The cervix is the doorway between your vagina and uterus. It’s the bottom part of your uterus located at the very top of your vagina and looks kind of like a small doughnut. The opening in the center of the cervix is called the os.

The cervix works like a gatekeeper, controlling what is and isn’t allowed through the os.

When you aren’t pregnant, your cervix produces mucus, known as vaginal discharge. During most of the month, your cervix produces a thick mucus that clogs up the os, making it difficult for sperm to enter your uterus.

When you ovulate, however, your cervix produces a thin, slippery mucus. Your cervix may also soften or change position, and the os may open slightly. This is all a calculated effort to make it easier for sperm to enter your uterus.

In the days before your period begins, your cervix may harden or change position. The os may narrow and prepare to close in the event of a pregnancy. If there isn’t a pregnancy, the cervix will relax and the os will open to allow the lining of your uterus to exit your body through your vagina.

A closed cervix can sometimes happen temporarily during part of each menstrual cycle. Other times, the cervix may always seem to be closed. This is known as cervical stenosis. It happens when the os becomes unusually narrow or completely blocked off. Some women are born with cervical stenosis, but others develop it later on.

Depending on your age and whether or not you’re trying to become pregnant, you might not have any symptoms of a closed cervix or cervical stenosis.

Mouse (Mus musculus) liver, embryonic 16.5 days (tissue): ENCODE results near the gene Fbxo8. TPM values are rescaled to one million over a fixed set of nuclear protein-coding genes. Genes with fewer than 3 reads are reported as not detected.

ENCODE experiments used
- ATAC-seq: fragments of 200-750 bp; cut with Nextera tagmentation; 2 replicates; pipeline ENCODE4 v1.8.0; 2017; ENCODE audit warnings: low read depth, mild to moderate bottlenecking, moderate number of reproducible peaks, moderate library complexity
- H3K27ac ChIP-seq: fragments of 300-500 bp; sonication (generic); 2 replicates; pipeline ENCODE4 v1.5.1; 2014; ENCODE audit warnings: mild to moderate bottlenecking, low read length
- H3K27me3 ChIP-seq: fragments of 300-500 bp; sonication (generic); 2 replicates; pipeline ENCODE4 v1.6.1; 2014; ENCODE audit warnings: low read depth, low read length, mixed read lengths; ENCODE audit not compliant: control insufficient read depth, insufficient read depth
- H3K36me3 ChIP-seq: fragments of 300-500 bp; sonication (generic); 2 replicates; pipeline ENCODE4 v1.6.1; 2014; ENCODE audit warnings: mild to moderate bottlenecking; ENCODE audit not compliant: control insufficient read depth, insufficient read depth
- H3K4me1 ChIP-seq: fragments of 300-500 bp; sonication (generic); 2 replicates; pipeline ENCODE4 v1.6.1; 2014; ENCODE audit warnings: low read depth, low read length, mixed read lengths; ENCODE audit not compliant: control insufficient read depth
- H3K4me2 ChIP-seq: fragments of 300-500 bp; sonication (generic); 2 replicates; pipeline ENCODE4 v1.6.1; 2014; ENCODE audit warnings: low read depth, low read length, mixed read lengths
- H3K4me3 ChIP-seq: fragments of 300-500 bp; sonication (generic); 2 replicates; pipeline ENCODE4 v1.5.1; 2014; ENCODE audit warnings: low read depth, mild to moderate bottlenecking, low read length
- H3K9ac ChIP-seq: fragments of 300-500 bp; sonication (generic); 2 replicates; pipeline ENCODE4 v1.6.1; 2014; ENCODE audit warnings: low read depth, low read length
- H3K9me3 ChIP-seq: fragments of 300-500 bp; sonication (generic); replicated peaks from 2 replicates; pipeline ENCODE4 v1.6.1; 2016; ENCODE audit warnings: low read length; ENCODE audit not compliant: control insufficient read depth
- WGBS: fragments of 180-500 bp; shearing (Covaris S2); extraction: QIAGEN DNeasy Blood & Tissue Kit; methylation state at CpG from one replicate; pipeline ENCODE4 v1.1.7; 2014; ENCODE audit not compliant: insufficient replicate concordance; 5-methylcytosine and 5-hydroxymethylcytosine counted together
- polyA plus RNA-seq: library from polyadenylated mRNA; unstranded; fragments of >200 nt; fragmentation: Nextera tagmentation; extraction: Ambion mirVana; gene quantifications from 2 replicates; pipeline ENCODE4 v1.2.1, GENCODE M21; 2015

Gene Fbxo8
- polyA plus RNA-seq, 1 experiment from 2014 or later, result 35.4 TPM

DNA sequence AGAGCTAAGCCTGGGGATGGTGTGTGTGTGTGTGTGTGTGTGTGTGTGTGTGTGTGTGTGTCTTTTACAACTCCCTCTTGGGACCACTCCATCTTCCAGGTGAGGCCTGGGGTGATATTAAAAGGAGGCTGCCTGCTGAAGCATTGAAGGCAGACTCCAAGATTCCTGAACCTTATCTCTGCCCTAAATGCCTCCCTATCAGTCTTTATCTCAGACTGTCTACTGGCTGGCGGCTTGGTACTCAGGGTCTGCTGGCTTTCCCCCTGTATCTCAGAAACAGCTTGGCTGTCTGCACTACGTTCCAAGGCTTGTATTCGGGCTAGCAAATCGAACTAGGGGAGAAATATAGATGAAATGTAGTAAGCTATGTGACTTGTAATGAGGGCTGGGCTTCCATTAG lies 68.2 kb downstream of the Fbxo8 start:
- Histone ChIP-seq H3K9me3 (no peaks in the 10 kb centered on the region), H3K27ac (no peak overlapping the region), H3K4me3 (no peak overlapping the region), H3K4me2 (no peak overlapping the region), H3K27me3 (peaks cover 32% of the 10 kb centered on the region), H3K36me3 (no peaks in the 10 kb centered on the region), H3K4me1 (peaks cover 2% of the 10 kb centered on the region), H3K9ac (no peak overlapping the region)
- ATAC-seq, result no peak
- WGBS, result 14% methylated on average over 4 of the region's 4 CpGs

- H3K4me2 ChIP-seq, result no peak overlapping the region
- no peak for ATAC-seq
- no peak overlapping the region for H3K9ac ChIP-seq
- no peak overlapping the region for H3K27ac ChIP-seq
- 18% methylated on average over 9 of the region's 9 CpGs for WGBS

If you haven’t gone through menopause, you might notice your periods becoming more irregular or painful. A closed cervix can also cause infertility because sperm can’t travel into the uterus to fertilize an egg.

If you’ve already gone through menopause, you might not have any symptoms. But complications can cause abdominal pain. You may also feel a lump in your pelvic area.

While you can be born with a closed cervix, it’s more likely to be triggered by something else.

Possible causes include:

To diagnose a closed cervix, your gynecologist will need to perform a pelvic examination with a tool called a speculum. They’ll insert the speculum into your vagina, allowing them to see your cervix. They’ll carefully examine its size, color, and texture. They may also look for any cysts, polyps, or other signs of anything unusual.

If your os looks narrow or otherwise appears abnormal they may try to pass a probe through it. If they can’t, you may get a diagnosis of cervical stenosis.

Treatment for a closed cervix depends on a number of factors, including:

  • your age
  • whether or not you plant to have children
  • your symptoms

If you don’t plan to have children and aren’t having any symptoms, you likely won’t need treatment.

But if you’re trying to get pregnant or have painful symptoms, your doctor may recommend using cervical dilators. These are small devices placed in the cervix. They slowly expand over time, stretching your cervix.

Having cervical stenosis can lead to several complications, including:

  • infertility
  • irregular periods
  • accumulation of fluid

A closed cervix can also lead to hematometra, which happens when menstrual blood builds up in your uterus. This can cause endometriosis, a condition in which uterine tissue grows in places outside the uterus.

Cervical stenosis may also result in a condition called pyometra. Pyometra is an accumulation of pus inside the uterus. If this happens, you’ll feel pain or tenderness in your abdomen.

A closed cervix tends to happen during pregnancy, but it can also happen if you aren’t pregnant. Several things can cause this to happen, so it’s important to follow up with your doctor to figure out the underlying cause.